Kulturkreis scholars brought history back into the study of allegedly timeless peoples. They relied on diffusionist principles, believing that similarities among cultures could be shown to be the result of cultural influence, rather than the result of a universal human nature, and that circles of interaction among various peoples could and should be delineated by the professional anthropologist.The above is not quite accurate, since an important aspect of Kulturkreis thinking involved not only cultural diffusion but what would now be called "demic" diffusion, or diffusion resulting from the migrations of a particular population or lineage over thousands of years -- very similar to the sort of thing population geneticists are now doing. Regardless, there was a rather violent reaction against the Kulturkreis school and against anything resembling their ideas, and for good reason, because there was, at that time, far too little evidence and also no idea whatsoever as to where any particular aspect of culture might have come from or the paths it might have taken from its point of origin to its various destinations. And far too little in the way of historical information of the sort that could be used to test Kulturkreis theories, which could get pretty fanciful.
Times have changed, however. There is now far more evidence than ever before, and a huge literature based on intensive field work and historical research done by a great many scholars over many years, not to mention a vast store of recordings, photographs and films. We also have the Internet, which gives us Seven League Boots with which to stride through and sift endless reams of material, both relevant and irrelevant.
Over and above all of this, and of paramount importance as far as I'm concerned, the genetic evidence, supplemented by the long-neglected but imo crucial musical evidence, has given us a historical baseline from which we can view a very wide field of human activity in an organized, coherent and systematic manner. Or, to put it another way, from the standpoint of our (admittedly hypothetical) baseline, all "evolutionary" roads lead to the same point in time and very roughly the same place, somewhere in either east, south or central Africa.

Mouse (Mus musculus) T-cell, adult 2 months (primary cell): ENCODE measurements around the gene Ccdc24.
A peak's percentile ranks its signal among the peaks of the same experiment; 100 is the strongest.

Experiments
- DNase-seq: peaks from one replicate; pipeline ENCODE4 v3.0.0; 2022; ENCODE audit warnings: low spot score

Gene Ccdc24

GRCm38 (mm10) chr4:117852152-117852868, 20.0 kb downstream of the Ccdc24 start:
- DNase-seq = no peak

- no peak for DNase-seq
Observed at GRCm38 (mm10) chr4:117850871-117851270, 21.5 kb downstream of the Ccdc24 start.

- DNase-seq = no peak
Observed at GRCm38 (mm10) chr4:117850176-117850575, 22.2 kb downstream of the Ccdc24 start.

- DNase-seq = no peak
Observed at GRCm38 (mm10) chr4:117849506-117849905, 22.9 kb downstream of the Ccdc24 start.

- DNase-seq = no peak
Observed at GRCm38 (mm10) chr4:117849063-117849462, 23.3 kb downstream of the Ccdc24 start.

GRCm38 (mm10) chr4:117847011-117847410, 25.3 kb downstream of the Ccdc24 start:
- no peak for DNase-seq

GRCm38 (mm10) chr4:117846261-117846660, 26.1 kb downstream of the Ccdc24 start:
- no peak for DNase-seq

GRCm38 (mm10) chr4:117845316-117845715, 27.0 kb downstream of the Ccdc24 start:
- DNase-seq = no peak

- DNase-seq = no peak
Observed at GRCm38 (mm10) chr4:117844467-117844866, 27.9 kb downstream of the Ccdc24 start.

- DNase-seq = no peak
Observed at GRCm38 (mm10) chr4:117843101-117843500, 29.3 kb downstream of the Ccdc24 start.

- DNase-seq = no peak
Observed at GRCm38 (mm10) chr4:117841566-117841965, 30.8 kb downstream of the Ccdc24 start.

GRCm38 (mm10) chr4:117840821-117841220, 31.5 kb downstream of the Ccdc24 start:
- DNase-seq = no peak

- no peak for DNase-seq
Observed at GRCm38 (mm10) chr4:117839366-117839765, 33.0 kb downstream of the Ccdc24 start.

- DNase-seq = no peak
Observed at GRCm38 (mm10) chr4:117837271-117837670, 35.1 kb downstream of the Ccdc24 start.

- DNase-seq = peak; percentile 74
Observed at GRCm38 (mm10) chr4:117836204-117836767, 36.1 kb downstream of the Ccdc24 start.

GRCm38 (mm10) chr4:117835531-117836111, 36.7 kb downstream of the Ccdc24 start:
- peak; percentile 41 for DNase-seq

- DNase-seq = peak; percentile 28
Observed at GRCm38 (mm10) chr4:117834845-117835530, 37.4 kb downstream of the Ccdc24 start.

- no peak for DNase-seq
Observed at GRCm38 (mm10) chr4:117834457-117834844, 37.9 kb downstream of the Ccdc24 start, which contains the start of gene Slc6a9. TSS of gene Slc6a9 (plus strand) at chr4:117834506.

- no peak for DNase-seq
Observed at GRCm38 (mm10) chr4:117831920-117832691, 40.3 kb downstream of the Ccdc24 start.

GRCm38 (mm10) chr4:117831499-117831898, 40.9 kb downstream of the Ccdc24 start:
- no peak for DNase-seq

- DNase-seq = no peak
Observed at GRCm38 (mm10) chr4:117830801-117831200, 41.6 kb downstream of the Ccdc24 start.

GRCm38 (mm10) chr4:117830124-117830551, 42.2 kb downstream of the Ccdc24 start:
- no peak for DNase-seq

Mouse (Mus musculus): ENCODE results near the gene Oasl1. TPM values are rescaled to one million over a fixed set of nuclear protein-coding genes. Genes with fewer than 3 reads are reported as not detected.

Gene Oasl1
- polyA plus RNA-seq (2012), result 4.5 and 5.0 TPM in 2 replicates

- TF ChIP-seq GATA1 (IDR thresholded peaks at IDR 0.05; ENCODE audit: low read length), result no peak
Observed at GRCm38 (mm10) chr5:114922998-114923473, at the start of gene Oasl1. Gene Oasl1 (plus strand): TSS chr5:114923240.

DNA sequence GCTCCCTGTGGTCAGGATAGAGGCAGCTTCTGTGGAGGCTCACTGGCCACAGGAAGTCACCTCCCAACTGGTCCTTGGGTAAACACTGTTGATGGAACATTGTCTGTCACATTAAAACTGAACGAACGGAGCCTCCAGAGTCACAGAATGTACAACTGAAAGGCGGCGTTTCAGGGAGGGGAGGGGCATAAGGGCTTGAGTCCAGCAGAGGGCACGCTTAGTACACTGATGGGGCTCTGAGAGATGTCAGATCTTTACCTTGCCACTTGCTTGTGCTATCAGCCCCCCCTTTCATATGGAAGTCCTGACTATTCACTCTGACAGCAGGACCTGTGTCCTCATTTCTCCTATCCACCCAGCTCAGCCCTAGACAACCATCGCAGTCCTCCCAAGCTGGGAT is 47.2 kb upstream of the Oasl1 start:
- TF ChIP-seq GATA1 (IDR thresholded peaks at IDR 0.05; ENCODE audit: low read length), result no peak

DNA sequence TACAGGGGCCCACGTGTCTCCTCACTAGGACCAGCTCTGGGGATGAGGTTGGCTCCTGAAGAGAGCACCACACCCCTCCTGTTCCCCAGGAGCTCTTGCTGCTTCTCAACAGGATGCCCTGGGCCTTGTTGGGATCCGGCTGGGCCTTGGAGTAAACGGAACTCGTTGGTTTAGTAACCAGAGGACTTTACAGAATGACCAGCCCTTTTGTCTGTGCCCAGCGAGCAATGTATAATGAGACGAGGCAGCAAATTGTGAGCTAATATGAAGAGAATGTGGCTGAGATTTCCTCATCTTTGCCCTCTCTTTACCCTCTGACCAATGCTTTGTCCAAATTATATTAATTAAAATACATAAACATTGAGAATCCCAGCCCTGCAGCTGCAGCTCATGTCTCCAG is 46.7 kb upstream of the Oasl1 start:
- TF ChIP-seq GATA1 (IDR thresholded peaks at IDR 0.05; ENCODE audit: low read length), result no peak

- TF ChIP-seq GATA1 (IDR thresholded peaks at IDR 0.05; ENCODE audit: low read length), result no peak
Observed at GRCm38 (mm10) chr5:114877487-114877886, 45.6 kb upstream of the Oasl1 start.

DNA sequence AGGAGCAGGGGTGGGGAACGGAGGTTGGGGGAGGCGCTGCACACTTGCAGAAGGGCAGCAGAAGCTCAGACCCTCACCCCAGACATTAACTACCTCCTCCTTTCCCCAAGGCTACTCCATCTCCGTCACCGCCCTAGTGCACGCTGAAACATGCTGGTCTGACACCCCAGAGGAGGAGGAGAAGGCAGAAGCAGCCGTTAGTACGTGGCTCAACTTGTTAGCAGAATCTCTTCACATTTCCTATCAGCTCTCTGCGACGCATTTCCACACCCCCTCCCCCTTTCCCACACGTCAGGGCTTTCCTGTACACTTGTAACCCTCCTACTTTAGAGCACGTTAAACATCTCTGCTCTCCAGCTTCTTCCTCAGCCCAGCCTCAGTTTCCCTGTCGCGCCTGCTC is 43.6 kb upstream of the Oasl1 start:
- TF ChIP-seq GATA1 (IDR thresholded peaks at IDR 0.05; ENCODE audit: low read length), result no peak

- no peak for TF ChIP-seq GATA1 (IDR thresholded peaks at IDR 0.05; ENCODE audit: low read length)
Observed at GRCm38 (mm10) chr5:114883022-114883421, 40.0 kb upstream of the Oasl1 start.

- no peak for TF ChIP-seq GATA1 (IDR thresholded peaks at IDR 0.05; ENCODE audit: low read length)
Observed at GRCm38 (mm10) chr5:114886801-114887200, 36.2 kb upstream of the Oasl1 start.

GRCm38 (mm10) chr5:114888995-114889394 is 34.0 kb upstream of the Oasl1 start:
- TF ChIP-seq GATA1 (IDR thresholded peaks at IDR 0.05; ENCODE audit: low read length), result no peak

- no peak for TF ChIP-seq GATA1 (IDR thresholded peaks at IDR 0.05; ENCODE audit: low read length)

In the past the comparison of similar artifacts and practices, though vaguely interesting in itself, told us little to nothing about their origin or their meaning, forcing researchers to speculate wildly regarding various clues that might or might not point to the desired "center." Now, however, our baseline can be regarded as a ready-made center from which all else can be seen to emanate. We no longer need to scratch our heads over all the various instances of a particular item and how each may be compared to each -- all we need do is compare each instance to what can be found in our baseline culture (HBC) and ask ourselves whether or not this is likely to be a survival from it. It's not so much a matter of proving that some particular instance is in fact such a survival, because that would be almost impossible to do, as opening the door on a fresh approach to comparative studies of the sort that could help us organize and systematize our search for history -- and meaning. As I said before, our baseline can be seen as a kind of observatory:
Which returns me to my topic for the day: the beehive hut. Here's a hut that might look familiar, since it's essentially the same sort of thing we've already seen among the pygmies and bushmen:
Only it's a Hadza hut. As I mentioned earlier, the Hadza, based in East Africa (Tanzania), are hunter-gatherers who have much in common with both pygmies and bushmen: